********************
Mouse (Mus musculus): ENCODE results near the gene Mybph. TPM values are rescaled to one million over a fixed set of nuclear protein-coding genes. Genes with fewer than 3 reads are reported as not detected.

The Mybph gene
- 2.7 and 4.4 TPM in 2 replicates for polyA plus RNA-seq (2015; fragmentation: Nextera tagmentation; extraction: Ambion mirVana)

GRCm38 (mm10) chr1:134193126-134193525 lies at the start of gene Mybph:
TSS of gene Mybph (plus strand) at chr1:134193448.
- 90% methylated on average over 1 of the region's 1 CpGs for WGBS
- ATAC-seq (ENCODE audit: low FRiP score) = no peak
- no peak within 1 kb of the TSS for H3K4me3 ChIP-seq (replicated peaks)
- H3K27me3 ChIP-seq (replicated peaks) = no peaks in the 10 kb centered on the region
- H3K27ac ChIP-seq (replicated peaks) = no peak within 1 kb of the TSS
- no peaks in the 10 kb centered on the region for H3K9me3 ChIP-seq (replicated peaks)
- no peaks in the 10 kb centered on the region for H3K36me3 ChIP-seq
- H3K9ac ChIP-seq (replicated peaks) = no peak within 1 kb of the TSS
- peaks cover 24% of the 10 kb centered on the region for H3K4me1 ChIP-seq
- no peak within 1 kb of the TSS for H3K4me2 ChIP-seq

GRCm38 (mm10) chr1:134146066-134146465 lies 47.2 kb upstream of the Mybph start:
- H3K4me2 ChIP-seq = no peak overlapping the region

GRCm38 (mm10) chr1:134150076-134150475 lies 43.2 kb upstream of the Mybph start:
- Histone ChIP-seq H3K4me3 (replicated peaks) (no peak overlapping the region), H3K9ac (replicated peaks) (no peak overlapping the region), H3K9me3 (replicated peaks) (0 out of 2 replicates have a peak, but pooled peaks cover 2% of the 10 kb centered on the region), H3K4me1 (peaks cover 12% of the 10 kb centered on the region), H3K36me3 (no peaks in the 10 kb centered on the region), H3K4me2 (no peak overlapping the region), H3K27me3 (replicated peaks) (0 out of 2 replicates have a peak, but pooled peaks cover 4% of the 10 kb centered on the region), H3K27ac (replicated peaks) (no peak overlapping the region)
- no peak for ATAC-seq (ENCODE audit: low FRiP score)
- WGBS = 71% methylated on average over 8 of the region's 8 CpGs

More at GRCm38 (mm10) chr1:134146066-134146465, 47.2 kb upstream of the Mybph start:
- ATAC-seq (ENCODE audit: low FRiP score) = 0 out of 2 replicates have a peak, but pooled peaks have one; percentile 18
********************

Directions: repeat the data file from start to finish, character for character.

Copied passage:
Mouse (Mus musculus): ENCODE results near the gene Mybph. TPM values are rescaled to one million over a fixed set of nuclear protein-coding genes. Genes with fewer than 3 reads are reported as not detected.

The Mybph gene
- 2.7 and 4.4 TPM in 2 replicates for polyA plus RNA-seq (2015; fragmentation: Nextera tagmentation; extraction: Ambion mirVana)

GRCm38 (mm10) chr1:134193126-134193525 lies at the start of gene Mybph:
TSS of gene Mybph (plus strand) at chr1:134193448.
- 90% methylated on average over 1 of the region's 1 CpGs for WGBS
- ATAC-seq (ENCODE audit: low FRiP score) = no peak
- no peak within 1 kb of the TSS for H3K4me3 ChIP-seq (replicated peaks)
- H3K27me3 ChIP-seq (replicated peaks) = no peaks in the 10 kb centered on the region
- H3K27ac ChIP-seq (replicated peaks) = no peak within 1 kb of the TSS
- no peaks in the 10 kb centered on the region for H3K9me3 ChIP-seq (replicated peaks)
- no peaks in the 10 kb centered on the region for H3K36me3 ChIP-seq
- H3K9ac ChIP-seq (replicated peaks) = no peak within 1 kb of the TSS
- peaks cover 24% of the 10 kb centered on the region for H3K4me1 ChIP-seq
- no peak within 1 kb of the TSS for H3K4me2 ChIP-seq

GRCm38 (mm10) chr1:134146066-134146465 lies 47.2 kb upstream of the Mybph start:
- H3K4me2 ChIP-seq = no peak overlapping the region

GRCm38 (mm10) chr1:134150076-134150475 lies 43.2 kb upstream of the Mybph start:
- Histone ChIP-seq H3K4me3 (replicated peaks) (no peak overlapping the region), H3K9ac (replicated peaks) (no peak overlapping the region), H3K9me3 (replicated peaks) (0 out of 2 replicates have a peak, but pooled peaks cover 2% of the 10 kb centered on the region), H3K4me1 (peaks cover 12% of the 10 kb centered on the region), H3K36me3 (no peaks in the 10 kb centered on the region), H3K4me2 (no peak overlapping the region), H3K27me3 (replicated peaks) (0 out of 2 replicates have a peak, but pooled peaks cover 4% of the 10 kb centered on the region), H3K27ac (replicated peaks) (no peak overlapping the region)
- no peak for ATAC-seq (ENCODE audit: low FRiP score)
- WGBS = 71% methylated on average over 8 of the region's 8 CpGs

More at GRCm38 (mm10) chr1:134146066-134146465, 47.2 kb upstream of the Mybph start:
- ATAC-seq (ENCODE audit: low FRiP score) = 0 out of 2 replicates have a peak, but pooled peaks have one; percentile 18